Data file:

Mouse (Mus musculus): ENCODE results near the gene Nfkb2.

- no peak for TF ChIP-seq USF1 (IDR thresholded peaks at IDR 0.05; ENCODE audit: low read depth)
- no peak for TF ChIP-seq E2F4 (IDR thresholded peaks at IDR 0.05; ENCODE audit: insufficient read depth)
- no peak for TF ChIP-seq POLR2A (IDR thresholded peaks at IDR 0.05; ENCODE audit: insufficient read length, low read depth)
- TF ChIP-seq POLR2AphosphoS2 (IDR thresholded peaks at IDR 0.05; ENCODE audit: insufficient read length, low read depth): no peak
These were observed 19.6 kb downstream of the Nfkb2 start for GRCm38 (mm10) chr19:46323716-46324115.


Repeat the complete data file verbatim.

Mouse (Mus musculus): ENCODE results near the gene Nfkb2.

- no peak for TF ChIP-seq USF1 (IDR thresholded peaks at IDR 0.05; ENCODE audit: low read depth)
- no peak for TF ChIP-seq E2F4 (IDR thresholded peaks at IDR 0.05; ENCODE audit: insufficient read depth)
- no peak for TF ChIP-seq POLR2A (IDR thresholded peaks at IDR 0.05; ENCODE audit: insufficient read length, low read depth)
- TF ChIP-seq POLR2AphosphoS2 (IDR thresholded peaks at IDR 0.05; ENCODE audit: insufficient read length, low read depth): no peak
These were observed 19.6 kb downstream of the Nfkb2 start for GRCm38 (mm10) chr19:46323716-46324115.